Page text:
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11.7: Gel Blotting

Gel blotting is a technique for visualizing a particular subset of macromolecules — proteins, or fragments of DNA or RNA — initially present in a complex mixture. The steps:

  1. Separate the molecules by electrophoresis. This is done in a gel which allows the molecules to migrate under the influence of the electric field.
  2. "Blot" them with a nitrocellulose filter. For unknown reasons, the molecules stick tightly to the filter and will retain their relative positions when flooded with fluid at the next step.
  3. Bathe the filter with a solution containing a "probe": a molecule that will combine specifically with the target molecules; that is, the one(s) you are looking for and carries a mean of visualization, e.g. a radioactive or fluorescent marker.

Southern Blot

Figure 11.7.1: Southern Blotting

The diagram illustrates the procedure for detecting DNA fragments containing a particular sequence. DNA is extracted from the cell and is partially digested by a restriction endonuclease. The resulting DNA fragments are separated by electrophoresis and then denatured to form single-stranded molecules (ssDNA). Without altering their positions, the separated bands of ssDNA are transferred to a nitrocellulose filter and exposed to radiolabeled cDNA or RNA. If the probe detects complementary DNA sequences, it will bind to them. The presence of the probe in a particular band is revealed by autoradiography.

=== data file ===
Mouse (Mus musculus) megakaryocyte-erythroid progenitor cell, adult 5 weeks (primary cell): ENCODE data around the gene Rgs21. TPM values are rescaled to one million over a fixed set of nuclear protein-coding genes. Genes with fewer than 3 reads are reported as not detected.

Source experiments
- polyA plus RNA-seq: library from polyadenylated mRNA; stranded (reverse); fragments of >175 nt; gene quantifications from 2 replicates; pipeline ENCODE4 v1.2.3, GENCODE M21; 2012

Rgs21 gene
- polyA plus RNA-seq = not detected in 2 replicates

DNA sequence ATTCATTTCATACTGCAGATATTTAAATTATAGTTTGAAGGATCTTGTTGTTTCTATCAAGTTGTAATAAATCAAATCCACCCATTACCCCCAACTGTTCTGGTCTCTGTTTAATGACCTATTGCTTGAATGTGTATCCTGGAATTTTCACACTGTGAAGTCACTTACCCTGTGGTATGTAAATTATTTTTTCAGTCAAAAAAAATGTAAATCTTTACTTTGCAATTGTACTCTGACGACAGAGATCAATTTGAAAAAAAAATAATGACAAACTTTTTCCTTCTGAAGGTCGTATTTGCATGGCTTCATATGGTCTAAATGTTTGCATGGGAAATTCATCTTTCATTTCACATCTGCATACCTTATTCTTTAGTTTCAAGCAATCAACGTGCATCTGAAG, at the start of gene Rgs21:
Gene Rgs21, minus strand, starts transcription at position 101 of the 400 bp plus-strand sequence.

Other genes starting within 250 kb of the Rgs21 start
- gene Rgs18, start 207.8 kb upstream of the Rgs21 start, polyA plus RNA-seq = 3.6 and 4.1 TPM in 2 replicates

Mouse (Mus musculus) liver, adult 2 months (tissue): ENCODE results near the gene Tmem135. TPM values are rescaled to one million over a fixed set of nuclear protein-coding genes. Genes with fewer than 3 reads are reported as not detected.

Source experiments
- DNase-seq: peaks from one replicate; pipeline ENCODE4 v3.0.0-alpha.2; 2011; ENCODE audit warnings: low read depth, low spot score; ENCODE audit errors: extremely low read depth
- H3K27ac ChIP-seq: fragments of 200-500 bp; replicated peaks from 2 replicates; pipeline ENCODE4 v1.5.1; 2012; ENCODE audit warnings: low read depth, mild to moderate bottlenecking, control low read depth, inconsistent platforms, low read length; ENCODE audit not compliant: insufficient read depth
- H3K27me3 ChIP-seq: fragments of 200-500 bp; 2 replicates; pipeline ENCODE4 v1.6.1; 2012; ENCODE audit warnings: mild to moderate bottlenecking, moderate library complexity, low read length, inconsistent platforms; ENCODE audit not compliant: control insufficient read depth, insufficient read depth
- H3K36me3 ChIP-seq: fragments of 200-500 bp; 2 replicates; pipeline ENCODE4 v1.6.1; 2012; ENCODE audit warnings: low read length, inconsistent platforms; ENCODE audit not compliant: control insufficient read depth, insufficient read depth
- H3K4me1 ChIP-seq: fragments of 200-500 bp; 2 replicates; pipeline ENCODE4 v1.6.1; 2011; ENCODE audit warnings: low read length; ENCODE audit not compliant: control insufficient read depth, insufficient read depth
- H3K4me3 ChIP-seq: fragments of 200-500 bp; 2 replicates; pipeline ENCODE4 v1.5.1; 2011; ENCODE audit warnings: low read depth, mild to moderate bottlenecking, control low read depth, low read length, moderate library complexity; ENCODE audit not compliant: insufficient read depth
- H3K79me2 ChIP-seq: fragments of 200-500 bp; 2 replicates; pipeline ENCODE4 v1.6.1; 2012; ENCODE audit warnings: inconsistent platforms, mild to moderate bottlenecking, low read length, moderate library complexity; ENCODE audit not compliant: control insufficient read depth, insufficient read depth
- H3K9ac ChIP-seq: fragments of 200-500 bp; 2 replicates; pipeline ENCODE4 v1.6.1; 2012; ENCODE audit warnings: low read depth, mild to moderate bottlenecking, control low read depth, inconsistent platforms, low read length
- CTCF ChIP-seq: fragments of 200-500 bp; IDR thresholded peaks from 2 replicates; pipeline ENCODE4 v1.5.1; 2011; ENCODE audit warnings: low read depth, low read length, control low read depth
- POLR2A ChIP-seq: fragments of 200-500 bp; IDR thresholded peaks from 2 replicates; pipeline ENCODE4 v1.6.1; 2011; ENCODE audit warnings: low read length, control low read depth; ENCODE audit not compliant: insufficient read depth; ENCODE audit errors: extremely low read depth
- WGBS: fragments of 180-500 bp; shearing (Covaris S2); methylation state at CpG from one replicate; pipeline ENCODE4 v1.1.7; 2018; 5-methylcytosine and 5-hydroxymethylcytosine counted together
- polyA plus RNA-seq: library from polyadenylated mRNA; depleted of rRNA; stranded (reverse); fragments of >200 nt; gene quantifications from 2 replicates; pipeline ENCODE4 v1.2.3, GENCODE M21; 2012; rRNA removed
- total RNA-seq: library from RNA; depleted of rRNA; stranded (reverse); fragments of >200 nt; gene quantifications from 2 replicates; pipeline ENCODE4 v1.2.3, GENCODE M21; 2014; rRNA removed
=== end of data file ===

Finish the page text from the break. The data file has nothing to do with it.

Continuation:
Table 11.7.1: Summary or Common Gel Blots
Type of Blot Molecules separated by electrophoresis Probe
Southern ssDNA cDNA or RNA
Northern denatured RNA RNA or cDNA
Western Protein Antibodies


This procedure was developed by E. M. Southern and the finished product is called a "Southern blot". The same basic procedure can also be used to separate and visualize RNA molecules and protein molecules. As a humorous extension of the term "Southern blot", these have been dubbed "Northern" and "Western" blots respectively (Table 11.7.1).